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University of North Texas

The University of North Texas was founded by Joshua C. Chilton as a private college in 1890. With the help of local civic leaders, Chilton established Texas Normal College and Teachers’ Training Institute to prepare teachers and educate business and professional men. The first classes were held in September 1890 on the second floor of the B. J. Wilson hardware store in Denton. The school did not receive a state charter until June 1891. By that time the college occupied a permanent campus, which was purchased by a group of Dentonites called the syndicate. The city government financed and constructed the first building. In 1893 the school secured the right to confer state teaching certificates. Wording in the Texas law granting this power accidentally changed the school’s name to North Texas Normal College. The State Legislature approved a bill for state charter for the school in March 1899. By 1923 the school had become the largest teacher training institution in the southwestern United States and changed its name to North Texas State Teachers College at Denton. In the 1940s school officials established several new divisions including subjects such as arts, sciences, music and business administration. The school name changed again due to this to North Texas State College in 1949. The name changed again in 1961 to North Texas State University in 1961 and for the seventh and final name to University of North Texas in 1988.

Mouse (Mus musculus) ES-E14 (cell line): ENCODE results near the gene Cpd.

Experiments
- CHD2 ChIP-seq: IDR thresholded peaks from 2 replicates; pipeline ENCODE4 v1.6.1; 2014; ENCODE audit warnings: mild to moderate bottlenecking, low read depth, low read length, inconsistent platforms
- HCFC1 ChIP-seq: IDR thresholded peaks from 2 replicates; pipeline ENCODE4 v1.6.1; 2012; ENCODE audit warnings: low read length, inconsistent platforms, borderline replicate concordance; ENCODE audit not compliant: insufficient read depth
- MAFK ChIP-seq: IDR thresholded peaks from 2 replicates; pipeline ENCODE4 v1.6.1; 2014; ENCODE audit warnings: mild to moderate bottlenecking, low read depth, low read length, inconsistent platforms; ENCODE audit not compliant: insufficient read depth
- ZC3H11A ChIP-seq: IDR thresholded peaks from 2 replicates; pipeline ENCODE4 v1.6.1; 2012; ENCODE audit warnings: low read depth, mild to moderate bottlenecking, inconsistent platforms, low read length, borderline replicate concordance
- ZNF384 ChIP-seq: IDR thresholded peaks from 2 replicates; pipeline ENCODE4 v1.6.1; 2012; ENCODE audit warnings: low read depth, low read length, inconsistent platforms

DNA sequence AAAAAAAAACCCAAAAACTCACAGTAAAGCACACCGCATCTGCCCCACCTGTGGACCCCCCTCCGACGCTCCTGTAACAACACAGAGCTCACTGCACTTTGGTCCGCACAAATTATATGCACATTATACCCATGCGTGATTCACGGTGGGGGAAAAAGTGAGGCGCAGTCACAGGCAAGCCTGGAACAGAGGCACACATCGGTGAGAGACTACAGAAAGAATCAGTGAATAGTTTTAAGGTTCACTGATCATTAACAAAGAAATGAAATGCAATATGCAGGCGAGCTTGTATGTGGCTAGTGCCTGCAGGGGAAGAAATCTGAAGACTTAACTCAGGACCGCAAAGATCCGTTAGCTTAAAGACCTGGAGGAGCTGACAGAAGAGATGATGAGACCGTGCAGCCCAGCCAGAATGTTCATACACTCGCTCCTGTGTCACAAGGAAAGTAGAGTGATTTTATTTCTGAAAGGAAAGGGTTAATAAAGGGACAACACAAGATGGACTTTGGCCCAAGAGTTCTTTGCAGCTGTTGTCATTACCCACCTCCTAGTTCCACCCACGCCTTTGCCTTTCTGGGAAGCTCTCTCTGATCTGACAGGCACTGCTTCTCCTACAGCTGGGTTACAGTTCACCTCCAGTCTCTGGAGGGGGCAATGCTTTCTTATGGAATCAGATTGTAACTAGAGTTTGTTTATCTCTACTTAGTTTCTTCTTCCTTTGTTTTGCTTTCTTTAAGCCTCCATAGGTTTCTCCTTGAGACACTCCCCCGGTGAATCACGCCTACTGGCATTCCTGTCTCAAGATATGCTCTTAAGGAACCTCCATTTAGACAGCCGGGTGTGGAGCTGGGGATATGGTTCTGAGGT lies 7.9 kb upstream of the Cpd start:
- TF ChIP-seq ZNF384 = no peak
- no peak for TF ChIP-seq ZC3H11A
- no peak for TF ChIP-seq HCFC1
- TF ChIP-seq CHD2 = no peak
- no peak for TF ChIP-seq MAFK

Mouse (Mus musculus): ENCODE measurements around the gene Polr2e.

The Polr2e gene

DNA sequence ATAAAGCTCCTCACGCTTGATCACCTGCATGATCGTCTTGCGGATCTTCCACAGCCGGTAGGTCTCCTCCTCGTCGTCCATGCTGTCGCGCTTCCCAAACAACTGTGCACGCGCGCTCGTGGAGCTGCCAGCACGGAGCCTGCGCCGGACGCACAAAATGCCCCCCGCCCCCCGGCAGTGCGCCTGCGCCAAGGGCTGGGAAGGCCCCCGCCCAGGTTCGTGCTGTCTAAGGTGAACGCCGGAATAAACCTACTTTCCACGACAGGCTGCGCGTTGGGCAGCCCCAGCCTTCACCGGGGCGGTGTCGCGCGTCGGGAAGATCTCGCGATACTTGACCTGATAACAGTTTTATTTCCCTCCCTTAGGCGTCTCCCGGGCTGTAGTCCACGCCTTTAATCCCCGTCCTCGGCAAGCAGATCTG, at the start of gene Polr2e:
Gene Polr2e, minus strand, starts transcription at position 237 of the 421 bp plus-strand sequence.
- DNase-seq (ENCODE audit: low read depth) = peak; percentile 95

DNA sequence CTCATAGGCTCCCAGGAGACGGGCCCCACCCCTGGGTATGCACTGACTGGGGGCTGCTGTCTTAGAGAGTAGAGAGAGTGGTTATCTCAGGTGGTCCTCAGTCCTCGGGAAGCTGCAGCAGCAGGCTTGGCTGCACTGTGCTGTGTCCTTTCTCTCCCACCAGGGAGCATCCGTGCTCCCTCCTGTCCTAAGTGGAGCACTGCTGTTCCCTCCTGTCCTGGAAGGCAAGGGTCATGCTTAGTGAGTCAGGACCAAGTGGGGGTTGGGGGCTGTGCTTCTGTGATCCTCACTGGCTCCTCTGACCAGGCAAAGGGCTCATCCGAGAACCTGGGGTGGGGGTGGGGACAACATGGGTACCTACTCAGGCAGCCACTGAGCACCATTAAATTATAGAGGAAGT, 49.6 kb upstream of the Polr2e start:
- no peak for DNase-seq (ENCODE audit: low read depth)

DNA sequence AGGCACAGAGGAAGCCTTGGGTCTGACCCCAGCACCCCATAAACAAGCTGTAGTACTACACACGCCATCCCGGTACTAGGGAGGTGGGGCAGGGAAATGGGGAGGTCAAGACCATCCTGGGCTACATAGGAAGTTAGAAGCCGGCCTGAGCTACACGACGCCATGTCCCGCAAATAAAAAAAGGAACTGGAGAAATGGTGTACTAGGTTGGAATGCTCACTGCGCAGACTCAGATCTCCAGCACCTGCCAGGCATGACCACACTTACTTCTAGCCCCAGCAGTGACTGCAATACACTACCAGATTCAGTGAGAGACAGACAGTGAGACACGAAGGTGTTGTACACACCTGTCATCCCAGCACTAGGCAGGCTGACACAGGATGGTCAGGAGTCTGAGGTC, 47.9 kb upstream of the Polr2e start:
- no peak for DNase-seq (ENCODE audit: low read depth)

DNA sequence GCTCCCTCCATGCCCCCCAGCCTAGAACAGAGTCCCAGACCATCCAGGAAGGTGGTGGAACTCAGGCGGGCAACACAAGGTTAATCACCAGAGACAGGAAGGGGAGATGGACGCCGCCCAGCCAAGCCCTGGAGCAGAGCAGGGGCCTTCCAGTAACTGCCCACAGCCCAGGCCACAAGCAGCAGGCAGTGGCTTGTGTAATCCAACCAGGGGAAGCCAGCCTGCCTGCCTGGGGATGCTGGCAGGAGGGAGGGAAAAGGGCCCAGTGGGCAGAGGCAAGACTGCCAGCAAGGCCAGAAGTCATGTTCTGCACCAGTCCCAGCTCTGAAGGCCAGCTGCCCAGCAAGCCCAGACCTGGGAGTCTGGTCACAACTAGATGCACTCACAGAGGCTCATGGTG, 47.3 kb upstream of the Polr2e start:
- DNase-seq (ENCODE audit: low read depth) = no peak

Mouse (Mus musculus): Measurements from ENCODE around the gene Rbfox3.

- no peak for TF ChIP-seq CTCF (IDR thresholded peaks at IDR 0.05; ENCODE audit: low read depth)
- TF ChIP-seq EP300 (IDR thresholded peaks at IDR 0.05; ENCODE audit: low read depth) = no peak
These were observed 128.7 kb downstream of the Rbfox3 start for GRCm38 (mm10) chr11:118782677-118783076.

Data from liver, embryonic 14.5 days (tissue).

Information courtesy of University of North Texas and Texas State Historical Association. The photograph is of the first building on Texas Normal College and Teachers Training Institute campus constructed in 1891. The photo is part of a collection entitled: University of North Texas Archives provided by UNT Libraries Special Collections to The Portal to Texas History.